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But what really makes this book fantastic are the flavor combinations on the pizzas in the chapters following the crust. The book has three chapters of pizza--red sauce, white sauce, and no sauce. I cooked from this book with a group of friends and we made pizzas from each chapter and there wasn't a bad one in the bunch. From a simple margherita made with fresh hand crushed tomato sauce (again, a super simple recipe), to ham and cheese pie with prosciutto, to a stellar caramelized onion pie with lardons, the flavor combinations were all stellar. The book also includes a salad and dessert section, although these almost feel like an afterthought compared to the detail and attention in the pizza chapters.
All in all this is a winner. I would definitely recommend it to pizza fans!
The only criticism I have is he seems to have left out a MAJOR (last step) to the dough preparation (the book is so great though, that I will not budge from 5 star rating). I noticed this because it differs from most online versions of his dough making process. His "Step 3" stops where the individual balls are formed. Then "Step 4" only talks about how to preserve the dough in the fridge and bringing it back to room temp when ready. For pizza making on the same day, the book neglects to tell you to proof the rounds in a plastic wrapped pan for an additional hour before using. This is an unfortunate CRITICAL oversight. The dough will NOT handle and stretch properly without the final proofing step. ( The book goes straight from flouring the rounds seam side down to either "preserving for 3 days in fridge", or to 'shaping the disk'... ) If you are making pizza on the same day, after page 26 "step 3", proof the dough for another hour at room temp (~75*F) for one more hour before moving to page 29 'shaping the disk'.
What's great about Jim's method is you can literally make the dough in 5 minutes, then let it rise at room temperature for at least 18 hours and it's ready. Takes time, yes, but very little work. Sometimes I throw it together before bed at night and it's ready by 4 pm the next day. I can remember watching Mario Batali on TV and he added sugar, olive oil, and white wine, and then he kneaded for 20 minutes with a rest or two. That's unnecessary, and the crust isn't as good. I watched many pizza makers on Martha Stewart doing similar things, but none worked as well as Jim's method. The most important things are the 18 to 36 hour rise at room temperature and using a pizza stone under a broiler. Just make the dough the day before and follow Jim's instructions. But I do recommend using King Arthur bread flour (blue bag) or a 50/50 blend of King Arthur and Antimo Caputo OO flour, the latter if you like a finer crust texture. Make sure you're not using old flour.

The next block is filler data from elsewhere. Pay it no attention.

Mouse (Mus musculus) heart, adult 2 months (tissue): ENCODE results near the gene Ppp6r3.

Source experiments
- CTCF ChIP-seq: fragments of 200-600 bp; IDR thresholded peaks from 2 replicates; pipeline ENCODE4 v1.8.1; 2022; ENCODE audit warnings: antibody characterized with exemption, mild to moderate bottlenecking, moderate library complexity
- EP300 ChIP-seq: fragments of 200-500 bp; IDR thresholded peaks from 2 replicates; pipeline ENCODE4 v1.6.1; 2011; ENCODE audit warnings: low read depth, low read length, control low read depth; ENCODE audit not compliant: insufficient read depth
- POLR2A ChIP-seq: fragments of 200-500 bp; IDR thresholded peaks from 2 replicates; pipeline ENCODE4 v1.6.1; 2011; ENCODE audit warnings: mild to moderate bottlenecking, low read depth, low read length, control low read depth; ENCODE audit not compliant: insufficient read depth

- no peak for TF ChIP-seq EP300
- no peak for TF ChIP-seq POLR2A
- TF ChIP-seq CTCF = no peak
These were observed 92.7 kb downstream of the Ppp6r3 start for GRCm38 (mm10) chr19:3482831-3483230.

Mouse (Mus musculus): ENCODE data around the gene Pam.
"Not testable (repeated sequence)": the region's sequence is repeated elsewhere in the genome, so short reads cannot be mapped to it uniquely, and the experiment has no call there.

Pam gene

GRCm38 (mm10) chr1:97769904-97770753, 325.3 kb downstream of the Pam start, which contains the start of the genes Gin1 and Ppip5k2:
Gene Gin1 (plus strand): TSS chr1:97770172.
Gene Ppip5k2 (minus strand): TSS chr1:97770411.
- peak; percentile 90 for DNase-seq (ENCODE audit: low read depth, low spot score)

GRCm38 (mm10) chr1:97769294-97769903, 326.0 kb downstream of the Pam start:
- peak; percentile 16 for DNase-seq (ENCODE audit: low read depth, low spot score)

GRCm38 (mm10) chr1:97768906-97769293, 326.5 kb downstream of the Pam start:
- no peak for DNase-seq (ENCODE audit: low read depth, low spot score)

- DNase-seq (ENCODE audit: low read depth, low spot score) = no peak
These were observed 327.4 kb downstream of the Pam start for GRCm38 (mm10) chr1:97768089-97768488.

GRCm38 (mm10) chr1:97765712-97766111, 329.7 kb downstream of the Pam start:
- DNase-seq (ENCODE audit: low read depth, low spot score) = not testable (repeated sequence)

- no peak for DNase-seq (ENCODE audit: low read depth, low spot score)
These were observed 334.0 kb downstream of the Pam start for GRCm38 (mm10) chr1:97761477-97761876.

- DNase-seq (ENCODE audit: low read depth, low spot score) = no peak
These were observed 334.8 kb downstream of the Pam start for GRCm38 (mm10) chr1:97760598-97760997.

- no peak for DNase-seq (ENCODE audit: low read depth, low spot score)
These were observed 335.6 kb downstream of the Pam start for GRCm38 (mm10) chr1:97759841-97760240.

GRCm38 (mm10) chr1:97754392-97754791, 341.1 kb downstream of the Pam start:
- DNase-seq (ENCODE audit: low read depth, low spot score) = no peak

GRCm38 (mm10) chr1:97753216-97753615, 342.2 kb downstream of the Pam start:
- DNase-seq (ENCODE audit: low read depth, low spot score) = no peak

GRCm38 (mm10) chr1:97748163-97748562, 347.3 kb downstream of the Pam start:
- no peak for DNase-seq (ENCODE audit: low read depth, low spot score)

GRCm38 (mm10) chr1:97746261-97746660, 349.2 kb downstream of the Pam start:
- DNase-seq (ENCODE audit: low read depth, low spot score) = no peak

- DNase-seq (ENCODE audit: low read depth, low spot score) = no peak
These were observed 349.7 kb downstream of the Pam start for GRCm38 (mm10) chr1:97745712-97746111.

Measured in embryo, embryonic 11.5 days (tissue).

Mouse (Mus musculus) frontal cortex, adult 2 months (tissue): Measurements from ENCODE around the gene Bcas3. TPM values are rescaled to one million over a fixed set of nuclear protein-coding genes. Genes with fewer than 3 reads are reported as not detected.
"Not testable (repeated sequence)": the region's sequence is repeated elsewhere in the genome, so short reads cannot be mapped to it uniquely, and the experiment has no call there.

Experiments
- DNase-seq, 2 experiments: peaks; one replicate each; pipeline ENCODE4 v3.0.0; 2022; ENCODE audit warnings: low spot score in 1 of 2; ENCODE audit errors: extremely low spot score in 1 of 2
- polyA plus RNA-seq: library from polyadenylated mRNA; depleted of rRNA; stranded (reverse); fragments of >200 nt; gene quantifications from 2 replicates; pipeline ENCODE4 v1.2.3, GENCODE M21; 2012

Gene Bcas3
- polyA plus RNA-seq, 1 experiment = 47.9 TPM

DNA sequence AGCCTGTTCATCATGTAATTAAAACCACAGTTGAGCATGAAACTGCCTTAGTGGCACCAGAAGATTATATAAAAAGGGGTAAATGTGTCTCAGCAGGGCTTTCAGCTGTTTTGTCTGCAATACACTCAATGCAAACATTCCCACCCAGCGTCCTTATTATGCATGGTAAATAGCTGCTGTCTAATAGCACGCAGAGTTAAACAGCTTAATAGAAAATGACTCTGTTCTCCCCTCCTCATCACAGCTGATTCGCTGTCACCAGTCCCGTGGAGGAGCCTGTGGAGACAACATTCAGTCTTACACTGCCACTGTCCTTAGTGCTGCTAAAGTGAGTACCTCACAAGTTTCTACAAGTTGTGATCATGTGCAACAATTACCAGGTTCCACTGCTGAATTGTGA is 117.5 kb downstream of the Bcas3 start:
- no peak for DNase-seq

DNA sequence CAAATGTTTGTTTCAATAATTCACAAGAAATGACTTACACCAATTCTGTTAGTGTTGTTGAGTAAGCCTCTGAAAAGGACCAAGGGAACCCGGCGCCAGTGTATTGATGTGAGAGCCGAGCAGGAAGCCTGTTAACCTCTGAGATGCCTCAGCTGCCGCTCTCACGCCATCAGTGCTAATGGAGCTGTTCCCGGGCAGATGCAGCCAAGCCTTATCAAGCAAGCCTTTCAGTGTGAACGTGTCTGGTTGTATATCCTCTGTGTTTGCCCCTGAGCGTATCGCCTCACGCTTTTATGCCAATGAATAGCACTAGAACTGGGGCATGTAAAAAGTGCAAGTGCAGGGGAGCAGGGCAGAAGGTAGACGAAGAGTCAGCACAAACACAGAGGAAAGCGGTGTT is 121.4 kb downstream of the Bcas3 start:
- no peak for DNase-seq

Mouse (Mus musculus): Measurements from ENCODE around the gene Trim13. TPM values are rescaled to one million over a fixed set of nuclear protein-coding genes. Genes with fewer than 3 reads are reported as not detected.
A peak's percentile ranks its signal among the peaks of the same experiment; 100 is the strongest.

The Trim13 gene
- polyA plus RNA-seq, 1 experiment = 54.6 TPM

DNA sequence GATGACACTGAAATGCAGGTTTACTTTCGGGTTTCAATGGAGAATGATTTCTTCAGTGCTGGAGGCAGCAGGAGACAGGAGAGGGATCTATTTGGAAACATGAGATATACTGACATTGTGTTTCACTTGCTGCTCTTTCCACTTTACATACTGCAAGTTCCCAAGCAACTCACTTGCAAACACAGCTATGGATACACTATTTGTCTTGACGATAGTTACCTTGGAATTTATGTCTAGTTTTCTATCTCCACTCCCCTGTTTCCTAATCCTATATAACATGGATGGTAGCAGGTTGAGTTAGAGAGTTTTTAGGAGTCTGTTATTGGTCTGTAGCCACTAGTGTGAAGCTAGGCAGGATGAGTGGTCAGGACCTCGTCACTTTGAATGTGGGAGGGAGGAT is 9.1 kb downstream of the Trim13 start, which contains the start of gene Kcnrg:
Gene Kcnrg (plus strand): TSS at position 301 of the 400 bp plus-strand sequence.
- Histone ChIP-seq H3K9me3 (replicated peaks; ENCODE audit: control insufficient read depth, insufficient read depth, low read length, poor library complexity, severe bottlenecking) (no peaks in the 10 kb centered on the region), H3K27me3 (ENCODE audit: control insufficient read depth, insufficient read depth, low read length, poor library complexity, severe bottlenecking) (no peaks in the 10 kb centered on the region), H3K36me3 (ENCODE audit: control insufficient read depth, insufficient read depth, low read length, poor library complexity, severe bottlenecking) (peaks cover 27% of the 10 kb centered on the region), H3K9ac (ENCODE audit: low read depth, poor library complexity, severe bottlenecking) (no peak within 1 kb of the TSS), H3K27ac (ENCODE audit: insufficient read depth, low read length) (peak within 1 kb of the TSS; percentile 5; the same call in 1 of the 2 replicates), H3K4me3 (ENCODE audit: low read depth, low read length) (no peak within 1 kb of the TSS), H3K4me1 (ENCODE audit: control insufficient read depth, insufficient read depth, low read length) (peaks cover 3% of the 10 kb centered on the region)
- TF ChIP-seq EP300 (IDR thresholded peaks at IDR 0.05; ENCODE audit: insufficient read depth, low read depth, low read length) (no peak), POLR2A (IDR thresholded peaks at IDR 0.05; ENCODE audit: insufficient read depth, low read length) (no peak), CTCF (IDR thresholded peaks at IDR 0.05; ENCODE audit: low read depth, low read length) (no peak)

I do deviate from Jim's instructions a bit because my wife and I like a slightly thicker crust. I do one minute of kneading before the bowl, two minutes of kneading once out of the bowl, and then I don't stretch it as thin when I shape it. I make sure to keep the rim fatter, and then I do a second rise for 1.5 to 2 hours prior to adding the toppings and baking/broiling in our electric oven on a preheated pizza stone (see the pictures I've posted here). Do keep on eye on it because, with the pizza just 4 inches from the electric broiler, it goes fast -- in about 5 minutes.
Jim has a lot of good choices for recipes, but we have our own favorite: Sizzle up a little garlic and fresh chopped basil leaves in quality olive oil (careful not to burn) and use that for a sauce. Next, top the pizza dough with fresh mozzerella cheese and the best quality tomatoes you can get (but not too many pieces), add a good amount of fresh chopped basil leaves (more than you'd think), and then top everything with fresh goat cheese. I grate it on after it's been in the freezer for 40 minutes, but you can also just break off pieces of it. Finish with a little dry fine herbs or oregano flakes. Bake/broil. And when the pizza comes out of the oven, let cool for 4 or 5 minutes and then finish with drizzled olive oil and gourmet sea salt before serving. We have found this pizza unbeatable. And here's a tip: don't use too much cheese or too many tomato pieces. You can get away with more basil than you'd think, but the secret to great pizza flavor is to keep it balanced.
NOTE: Some people add basil leaves when the pizza comes out of the oven, but it tastes much better with the chopped fresh basil leaves baked in. Also, if using an electric oven, the broiler will likely shut off after the oven reaches 500 degrees (not hot enough). But you can foil this feature by opening the door a few inches for 20 seconds, and then closing it again. The broiler will then go back on. Even though the oven heat drops, the stone will stay hot. I usually have to do this twice during the 5 minute baking period, and Jim explains this on page 18 of his book. In any case, get this book and you'll soon be making great pizzas. I told some friends about this book and they had never made pizza before. They achieved great success on their second try, and then successfully made calzones after that. It's really that easy!
NOTE: I'm adding a photo of a slice, showing the 50/50 blend of bread flour and 00 flour, with a short prebake (to set the rise and get air in the crust), prior to adding toppings and the final baking under broiler. This is the result -- great crust that's slightly crispy on the outside and chewy on the inside.